Update: If you were at camp “it is possible that Musk didn’t think about this at all,” you may be right. In today’s interview, Musk suggested that, just like his private non-bid to take over Tesla, he may not have secured funding for this one either. This is not entirely surprising: like The Wall Street Journal notes, almost all of Musk ‘s wealth is tied to Tesla shares and his ownership of SpaceX, and trying to unlock tens of billions of dollars from those assets would be difficult. Meanwhile, Twitter’s board is reportedly considering using a so-called “poison pill” that would make it harder for Musk to collect even more shares on Twitter.

But here’s another thing: even though he’s Elon Musk, he may be right. Twitter could be better as a private company.

This is not because of Musk’s claim that Twitter should be “a platform for free speech around the world.” My colleague Whizy Kim has already explained why you should be careful when the richest person in the world claims to be an advocate of free speech.

But Musk is not the first person to argue that Twitter should not be a public company. Twitter investors have essentially made that argument for years due to a lack of enthusiasm. And I’ve heard of Twitter executives who have toyed with the idea of ​​finding a private owner for the company in the past.

This is because it is not crazy to claim that Twitter has enormous power as a messaging platform (see, for example, Donald Trump), but limited prospects as a business. In short, Twitter has the same business model – free and supported by advertisers – as Google and Facebook. But it has a much, much smaller reach than those companies, so advertisers won’t give it that much support.

That’s why Google generated $ 257 billion last year, Facebook $ 117 billion – and Twitter $ 5 billion. And that’s why Google is worth $ 1.7 trillion, Facebook $ 583 billion, and Twitter $ 36 billion.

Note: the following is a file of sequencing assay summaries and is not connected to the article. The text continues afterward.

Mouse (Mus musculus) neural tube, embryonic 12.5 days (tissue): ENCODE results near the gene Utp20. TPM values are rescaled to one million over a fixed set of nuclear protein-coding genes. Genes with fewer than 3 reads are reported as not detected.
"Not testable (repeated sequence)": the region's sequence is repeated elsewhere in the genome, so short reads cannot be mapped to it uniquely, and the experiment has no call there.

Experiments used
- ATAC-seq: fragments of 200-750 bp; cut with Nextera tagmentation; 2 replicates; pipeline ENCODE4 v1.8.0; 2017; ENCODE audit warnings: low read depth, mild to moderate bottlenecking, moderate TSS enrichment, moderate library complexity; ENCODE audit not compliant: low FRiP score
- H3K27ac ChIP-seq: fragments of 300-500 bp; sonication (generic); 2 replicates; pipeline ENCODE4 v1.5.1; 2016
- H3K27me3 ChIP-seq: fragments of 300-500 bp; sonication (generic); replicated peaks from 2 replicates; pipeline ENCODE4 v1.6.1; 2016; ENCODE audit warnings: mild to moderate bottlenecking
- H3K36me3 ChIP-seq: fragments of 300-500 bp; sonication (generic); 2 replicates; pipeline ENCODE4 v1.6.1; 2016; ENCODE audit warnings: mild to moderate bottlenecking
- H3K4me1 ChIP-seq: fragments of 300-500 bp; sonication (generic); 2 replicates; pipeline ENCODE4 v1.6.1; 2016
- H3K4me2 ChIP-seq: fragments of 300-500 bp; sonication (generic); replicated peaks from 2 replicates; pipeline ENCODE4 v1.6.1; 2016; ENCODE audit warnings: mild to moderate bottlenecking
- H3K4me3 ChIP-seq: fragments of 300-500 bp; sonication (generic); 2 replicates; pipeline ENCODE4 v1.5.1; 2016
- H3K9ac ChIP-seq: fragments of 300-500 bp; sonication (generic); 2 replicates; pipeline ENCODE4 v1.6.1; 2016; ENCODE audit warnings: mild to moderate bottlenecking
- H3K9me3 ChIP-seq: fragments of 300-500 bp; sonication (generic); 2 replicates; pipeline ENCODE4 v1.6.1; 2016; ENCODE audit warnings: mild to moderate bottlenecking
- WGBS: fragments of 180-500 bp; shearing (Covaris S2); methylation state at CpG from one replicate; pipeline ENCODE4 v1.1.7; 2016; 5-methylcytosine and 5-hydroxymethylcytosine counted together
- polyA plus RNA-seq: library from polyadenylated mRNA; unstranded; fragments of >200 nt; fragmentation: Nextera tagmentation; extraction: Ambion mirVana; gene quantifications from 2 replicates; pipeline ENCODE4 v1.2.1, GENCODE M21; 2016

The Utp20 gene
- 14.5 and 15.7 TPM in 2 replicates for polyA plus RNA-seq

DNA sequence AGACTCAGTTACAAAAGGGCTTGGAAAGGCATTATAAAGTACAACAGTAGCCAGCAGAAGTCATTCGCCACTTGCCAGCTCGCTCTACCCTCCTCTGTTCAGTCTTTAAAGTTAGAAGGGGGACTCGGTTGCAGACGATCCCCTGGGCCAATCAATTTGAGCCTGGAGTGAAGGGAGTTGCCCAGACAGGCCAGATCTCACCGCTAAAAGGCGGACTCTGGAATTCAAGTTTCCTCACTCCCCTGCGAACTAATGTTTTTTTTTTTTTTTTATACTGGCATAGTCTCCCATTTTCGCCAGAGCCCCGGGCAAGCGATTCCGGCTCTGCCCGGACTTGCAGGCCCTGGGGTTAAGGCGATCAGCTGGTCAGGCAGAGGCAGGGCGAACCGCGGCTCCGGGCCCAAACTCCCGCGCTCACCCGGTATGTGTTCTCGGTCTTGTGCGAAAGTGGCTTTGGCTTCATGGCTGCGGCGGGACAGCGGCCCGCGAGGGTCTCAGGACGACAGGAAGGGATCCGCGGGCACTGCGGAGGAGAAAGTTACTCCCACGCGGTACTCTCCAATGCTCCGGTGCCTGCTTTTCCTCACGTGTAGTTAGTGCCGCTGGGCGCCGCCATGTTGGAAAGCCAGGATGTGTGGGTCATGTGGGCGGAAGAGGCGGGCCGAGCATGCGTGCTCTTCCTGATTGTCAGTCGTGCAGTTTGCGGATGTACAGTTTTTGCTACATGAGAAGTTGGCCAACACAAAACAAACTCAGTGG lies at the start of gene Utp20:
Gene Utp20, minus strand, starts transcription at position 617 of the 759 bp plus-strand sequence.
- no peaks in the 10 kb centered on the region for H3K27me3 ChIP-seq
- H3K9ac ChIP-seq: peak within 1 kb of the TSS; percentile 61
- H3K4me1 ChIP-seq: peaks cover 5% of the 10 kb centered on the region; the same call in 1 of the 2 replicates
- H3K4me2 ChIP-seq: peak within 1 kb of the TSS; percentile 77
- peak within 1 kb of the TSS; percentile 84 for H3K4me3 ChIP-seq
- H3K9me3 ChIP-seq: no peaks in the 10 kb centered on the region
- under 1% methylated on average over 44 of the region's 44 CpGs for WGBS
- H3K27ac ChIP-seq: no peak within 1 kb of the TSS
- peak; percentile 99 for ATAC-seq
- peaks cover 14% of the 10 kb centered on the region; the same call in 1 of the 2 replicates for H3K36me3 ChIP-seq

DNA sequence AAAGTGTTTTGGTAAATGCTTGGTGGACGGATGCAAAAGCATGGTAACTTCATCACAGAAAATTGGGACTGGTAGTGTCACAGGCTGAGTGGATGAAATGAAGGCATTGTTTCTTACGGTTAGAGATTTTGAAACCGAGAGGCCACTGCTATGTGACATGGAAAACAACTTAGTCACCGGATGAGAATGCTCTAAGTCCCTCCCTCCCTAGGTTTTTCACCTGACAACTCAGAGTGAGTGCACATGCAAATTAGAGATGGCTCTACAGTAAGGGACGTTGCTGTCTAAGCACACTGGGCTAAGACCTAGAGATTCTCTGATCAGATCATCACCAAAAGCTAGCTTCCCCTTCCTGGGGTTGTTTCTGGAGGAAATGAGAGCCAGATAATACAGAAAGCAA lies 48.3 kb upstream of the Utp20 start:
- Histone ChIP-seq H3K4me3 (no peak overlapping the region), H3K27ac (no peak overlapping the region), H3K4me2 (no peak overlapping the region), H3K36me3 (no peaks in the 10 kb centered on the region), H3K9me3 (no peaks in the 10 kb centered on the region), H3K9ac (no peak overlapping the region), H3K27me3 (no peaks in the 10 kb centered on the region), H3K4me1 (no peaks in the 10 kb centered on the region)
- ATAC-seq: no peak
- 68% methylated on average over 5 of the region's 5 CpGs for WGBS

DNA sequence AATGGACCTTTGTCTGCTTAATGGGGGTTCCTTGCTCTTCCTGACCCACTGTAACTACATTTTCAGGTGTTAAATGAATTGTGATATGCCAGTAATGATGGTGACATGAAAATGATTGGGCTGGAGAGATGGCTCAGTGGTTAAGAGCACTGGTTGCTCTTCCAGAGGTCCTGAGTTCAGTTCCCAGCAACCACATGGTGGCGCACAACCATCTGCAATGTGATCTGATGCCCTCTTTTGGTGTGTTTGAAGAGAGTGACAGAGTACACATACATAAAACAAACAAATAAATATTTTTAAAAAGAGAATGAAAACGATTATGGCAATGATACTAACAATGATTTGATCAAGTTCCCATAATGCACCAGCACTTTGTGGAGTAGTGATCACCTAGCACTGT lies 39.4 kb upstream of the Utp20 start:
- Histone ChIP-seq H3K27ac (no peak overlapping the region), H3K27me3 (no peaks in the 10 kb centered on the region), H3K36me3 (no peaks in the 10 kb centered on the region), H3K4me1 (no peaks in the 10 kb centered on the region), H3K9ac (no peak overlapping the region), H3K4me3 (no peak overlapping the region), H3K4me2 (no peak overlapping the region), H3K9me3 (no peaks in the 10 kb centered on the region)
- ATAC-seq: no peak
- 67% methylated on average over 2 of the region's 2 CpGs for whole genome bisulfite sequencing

One of the arguments in response to this disparity is that Twitter should not be a free ad-supported business – that it should be something that people pay for. But it’s easy to imagine that if Twitter were to cost usage, most Twitter users would decide they’d rather spend their money on anything else. Which would mean that the remaining paying users would talk to an even smaller audience – which would defeat the appeal that Twitter had for them.

But Twitter is not global the worst work. It’s just not great. Last year, that $ 5 billion in revenue more or less turned into about $ 273 million in profit – a 5 percent margin.

It’s more cost effective than, say, your average store. But nothing like what public investors expect from the super-powerful Silicon Valley technology platform that is shaking the world. But a private owner who isn’t preoccupied with turning Twitter into a profit center could be completely content with that.

Another question is whether Twitter employees – and especially its sought-after engineers – would be happy in a company that doesn’t offer the option of getting rich through stocks and grants. We will have plenty more in the coming days.

But, yes: sometimes billionaires buy things because they want to make money on them, and sometimes billionaires buy yachts, which will not bring them any money. And if you’re the richest person in the world, Twitter could be your $ 43 billion yacht.

Update, 2:15 PM ET, April 14, 2022: This story was updated with a response from Twitter and a report from the WSJ on whether Musk could afford the price of Twitter.